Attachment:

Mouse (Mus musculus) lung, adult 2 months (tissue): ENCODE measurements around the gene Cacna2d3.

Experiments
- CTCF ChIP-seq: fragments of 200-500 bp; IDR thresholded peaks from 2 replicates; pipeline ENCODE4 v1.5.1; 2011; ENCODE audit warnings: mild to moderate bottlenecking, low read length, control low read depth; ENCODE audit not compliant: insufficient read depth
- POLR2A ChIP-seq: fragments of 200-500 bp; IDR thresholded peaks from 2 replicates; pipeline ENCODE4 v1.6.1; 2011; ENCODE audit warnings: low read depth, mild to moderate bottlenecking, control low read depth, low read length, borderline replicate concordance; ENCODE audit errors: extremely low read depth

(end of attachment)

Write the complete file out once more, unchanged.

Mouse (Mus musculus) lung, adult 2 months (tissue): ENCODE measurements around the gene Cacna2d3.

Experiments
- CTCF ChIP-seq: fragments of 200-500 bp; IDR thresholded peaks from 2 replicates; pipeline ENCODE4 v1.5.1; 2011; ENCODE audit warnings: mild to moderate bottlenecking, low read length, control low read depth; ENCODE audit not compliant: insufficient read depth
- POLR2A ChIP-seq: fragments of 200-500 bp; IDR thresholded peaks from 2 replicates; pipeline ENCODE4 v1.6.1; 2011; ENCODE audit warnings: low read depth, mild to moderate bottlenecking, control low read depth, low read length, borderline replicate concordance; ENCODE audit errors: extremely low read depth